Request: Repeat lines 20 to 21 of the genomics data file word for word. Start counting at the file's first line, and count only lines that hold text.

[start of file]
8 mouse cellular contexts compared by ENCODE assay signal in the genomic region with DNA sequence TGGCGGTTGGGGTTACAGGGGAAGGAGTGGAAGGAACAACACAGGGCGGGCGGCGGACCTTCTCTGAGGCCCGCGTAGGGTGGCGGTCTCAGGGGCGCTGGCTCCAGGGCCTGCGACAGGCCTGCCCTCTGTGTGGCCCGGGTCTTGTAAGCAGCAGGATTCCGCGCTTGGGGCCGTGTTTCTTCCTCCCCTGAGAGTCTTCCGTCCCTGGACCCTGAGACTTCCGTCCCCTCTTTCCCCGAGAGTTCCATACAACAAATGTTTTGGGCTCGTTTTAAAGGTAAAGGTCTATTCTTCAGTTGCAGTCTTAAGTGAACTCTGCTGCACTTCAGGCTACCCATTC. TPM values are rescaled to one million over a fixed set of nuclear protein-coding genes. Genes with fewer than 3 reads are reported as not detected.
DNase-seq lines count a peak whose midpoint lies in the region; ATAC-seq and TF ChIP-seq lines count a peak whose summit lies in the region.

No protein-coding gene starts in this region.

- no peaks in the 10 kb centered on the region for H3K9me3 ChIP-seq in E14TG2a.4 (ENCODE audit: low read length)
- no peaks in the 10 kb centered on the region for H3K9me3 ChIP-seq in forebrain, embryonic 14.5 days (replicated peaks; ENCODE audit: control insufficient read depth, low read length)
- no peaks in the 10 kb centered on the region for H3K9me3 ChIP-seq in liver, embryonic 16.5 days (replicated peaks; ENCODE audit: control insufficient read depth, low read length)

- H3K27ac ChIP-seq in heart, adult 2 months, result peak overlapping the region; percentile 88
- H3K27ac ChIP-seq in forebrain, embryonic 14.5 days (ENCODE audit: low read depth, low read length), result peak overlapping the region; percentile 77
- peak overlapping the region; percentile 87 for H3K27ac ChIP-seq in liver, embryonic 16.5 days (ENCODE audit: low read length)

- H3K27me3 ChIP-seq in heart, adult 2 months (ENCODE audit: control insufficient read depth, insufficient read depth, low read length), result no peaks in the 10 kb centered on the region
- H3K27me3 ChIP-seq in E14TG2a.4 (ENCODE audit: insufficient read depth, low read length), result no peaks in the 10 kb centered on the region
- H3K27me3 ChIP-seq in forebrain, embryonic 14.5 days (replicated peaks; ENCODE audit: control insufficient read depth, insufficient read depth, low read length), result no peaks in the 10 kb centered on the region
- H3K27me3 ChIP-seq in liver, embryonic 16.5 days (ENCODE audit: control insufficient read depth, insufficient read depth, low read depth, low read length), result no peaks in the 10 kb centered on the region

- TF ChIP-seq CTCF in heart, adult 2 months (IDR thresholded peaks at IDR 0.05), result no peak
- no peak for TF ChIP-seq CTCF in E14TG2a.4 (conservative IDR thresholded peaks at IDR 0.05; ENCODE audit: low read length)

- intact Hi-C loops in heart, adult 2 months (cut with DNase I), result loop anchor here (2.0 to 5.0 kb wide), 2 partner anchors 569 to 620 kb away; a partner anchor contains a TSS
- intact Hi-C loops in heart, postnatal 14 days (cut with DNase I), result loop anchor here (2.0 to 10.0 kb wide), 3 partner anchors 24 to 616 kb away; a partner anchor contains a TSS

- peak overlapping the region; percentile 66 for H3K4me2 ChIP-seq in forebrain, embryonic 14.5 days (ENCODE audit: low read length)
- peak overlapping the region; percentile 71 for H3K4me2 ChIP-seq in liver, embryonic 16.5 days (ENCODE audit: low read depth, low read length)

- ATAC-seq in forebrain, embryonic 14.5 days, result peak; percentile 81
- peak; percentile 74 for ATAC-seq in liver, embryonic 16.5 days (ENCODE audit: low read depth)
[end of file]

- ATAC-seq in forebrain, embryonic 14.5 days, result peak; percentile 81
- peak; percentile 74 for ATAC-seq in liver, embryonic 16.5 days (ENCODE audit: low read depth)